USDA to spend $1 bln to promote climate-friendly agriculture
The U.S. Department of Agriculture will invest $1 billion in pilot projects that promote farming, ranching and forestry practices that cut greenhouse gas emissions or capture and store climate-warming carbon, USDA Secretary Tom Vilsack told Reuters.
The agency is due to announce the Partnerships for Climate-Smart Commodities program later on Monday.
The program will tap funds from the USDA’s Commodity Credit Corporation, which provides up to $30 billion annually from the U.S. Treasury to help stabilize agricultural product prices and support farm income.
The investment is the latest Biden administration initiative aimed at combating climate change, with a goal to cut the farm sector’s greenhouse gas emissions in half by 2030 and put the United States on a path to net-zero emissions by 2050.
Qualified projects could include initiatives that cut or capture methane emissions on dairy farms or programs which expand the use of farming practices that soak up more climate-warming carbon from the atmosphere and store it in the soil.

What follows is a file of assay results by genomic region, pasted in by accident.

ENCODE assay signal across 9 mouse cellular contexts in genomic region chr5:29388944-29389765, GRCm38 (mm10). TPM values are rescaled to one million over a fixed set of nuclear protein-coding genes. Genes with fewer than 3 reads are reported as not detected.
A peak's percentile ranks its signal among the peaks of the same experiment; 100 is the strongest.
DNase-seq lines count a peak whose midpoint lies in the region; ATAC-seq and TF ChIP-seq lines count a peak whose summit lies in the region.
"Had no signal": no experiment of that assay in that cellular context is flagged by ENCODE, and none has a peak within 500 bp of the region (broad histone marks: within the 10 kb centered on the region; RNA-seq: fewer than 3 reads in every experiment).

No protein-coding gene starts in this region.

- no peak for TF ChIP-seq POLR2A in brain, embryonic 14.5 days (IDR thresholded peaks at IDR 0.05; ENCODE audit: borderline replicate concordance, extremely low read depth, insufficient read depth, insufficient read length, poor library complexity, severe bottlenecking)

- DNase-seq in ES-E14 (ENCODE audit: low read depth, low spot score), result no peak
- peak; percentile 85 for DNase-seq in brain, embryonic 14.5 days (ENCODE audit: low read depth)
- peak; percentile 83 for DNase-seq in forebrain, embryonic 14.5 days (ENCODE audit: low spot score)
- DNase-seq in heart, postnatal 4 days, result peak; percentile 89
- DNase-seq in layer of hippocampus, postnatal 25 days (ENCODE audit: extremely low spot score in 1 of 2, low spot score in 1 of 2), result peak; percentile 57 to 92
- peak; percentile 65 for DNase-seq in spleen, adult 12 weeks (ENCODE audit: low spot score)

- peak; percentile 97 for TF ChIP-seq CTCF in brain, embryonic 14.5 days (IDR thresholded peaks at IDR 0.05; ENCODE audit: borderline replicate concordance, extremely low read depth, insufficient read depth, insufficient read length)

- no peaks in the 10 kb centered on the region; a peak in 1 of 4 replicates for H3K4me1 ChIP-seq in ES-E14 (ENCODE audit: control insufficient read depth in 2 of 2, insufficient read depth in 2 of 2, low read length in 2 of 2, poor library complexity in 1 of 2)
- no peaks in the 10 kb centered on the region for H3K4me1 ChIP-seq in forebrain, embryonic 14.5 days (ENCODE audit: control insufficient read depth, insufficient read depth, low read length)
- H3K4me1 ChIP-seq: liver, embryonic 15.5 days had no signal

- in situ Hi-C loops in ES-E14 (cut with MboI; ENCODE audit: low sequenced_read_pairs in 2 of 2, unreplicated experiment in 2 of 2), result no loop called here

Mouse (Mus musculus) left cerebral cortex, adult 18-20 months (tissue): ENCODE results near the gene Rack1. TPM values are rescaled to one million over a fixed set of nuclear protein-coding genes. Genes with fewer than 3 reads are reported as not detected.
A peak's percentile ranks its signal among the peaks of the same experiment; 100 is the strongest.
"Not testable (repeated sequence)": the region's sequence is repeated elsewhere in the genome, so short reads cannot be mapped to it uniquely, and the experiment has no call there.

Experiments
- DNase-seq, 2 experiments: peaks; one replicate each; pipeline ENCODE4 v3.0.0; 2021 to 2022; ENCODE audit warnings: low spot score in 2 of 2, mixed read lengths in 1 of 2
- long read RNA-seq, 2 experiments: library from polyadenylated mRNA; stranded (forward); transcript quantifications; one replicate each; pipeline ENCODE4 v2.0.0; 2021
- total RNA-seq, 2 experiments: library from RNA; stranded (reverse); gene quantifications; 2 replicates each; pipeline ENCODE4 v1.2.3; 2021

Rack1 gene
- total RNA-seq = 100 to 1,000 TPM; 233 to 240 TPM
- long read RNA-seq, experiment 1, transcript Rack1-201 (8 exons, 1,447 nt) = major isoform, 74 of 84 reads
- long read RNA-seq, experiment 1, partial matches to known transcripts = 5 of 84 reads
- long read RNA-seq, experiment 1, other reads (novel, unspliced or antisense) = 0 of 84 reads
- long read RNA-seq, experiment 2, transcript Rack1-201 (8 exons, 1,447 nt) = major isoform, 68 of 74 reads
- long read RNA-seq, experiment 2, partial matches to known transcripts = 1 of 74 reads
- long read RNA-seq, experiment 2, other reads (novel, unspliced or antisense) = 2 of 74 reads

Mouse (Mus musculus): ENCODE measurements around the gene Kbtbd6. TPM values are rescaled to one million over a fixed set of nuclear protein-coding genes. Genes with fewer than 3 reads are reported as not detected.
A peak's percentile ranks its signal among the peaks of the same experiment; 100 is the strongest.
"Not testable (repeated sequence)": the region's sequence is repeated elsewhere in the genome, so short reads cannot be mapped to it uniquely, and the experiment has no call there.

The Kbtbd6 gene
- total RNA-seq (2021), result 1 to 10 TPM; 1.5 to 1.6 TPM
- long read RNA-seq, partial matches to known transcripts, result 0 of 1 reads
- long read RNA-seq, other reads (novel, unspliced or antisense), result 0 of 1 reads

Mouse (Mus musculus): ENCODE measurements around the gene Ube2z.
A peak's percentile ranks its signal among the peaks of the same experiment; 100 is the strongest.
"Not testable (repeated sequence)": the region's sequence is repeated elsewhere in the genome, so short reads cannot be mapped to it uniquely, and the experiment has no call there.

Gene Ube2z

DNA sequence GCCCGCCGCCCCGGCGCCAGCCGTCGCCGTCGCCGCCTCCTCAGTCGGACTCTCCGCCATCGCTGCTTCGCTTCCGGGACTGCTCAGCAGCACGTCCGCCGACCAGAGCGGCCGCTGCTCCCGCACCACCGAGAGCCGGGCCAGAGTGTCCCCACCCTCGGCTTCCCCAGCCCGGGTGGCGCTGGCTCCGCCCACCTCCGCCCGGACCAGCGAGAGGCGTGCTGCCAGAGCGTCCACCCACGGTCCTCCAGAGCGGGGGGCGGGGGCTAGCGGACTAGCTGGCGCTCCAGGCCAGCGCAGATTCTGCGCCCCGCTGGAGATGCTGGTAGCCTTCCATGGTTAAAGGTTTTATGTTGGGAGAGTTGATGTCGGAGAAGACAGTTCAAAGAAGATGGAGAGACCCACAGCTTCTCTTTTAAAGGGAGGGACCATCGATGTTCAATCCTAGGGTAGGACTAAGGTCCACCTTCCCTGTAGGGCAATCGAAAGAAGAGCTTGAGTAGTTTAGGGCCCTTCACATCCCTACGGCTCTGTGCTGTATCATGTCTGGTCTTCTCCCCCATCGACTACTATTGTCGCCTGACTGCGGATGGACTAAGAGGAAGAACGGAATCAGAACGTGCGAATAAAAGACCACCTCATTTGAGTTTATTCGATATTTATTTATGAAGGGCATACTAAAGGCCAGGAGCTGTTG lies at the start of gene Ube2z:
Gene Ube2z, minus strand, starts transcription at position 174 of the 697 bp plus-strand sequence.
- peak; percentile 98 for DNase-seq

Expanding such practices could raise the value of U.S. farm products as food companies and exporters increasingly push to decarbonize their supply chains, Vilsack said.
“We think there is an emerging opportunity here, as consumers demand more sustainably produced food here in the United States and certainly in the export market,” he told Reuters in an interview.
Some climate-focused initiatives have struggled to scale up as costs often exceed returns. read more
“This program … can essentially reduce the risk to farmers so that they can learn how to do it and see the positive results,” Vilsack said.
Funding will be awarded to qualified public and private entities including state and local governments, non-profits, small businesses, tribal governments and organizations, and colleges and universities.
Applications seeking grants from $5 million to $100 million are due by April 8, while those seeking smaller grants are due May 27. Reporting by Karl Plume in Chicago Editing by Marguerita Choy
This article was originally published by Reuters.